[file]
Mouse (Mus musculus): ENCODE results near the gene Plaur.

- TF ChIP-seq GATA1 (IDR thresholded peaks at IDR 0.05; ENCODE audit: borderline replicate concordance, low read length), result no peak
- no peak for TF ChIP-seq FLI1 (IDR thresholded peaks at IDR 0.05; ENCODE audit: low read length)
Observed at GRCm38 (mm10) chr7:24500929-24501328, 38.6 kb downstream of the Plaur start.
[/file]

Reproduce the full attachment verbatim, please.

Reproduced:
Mouse (Mus musculus): ENCODE results near the gene Plaur.

- TF ChIP-seq GATA1 (IDR thresholded peaks at IDR 0.05; ENCODE audit: borderline replicate concordance, low read length), result no peak
- no peak for TF ChIP-seq FLI1 (IDR thresholded peaks at IDR 0.05; ENCODE audit: low read length)
Observed at GRCm38 (mm10) chr7:24500929-24501328, 38.6 kb downstream of the Plaur start.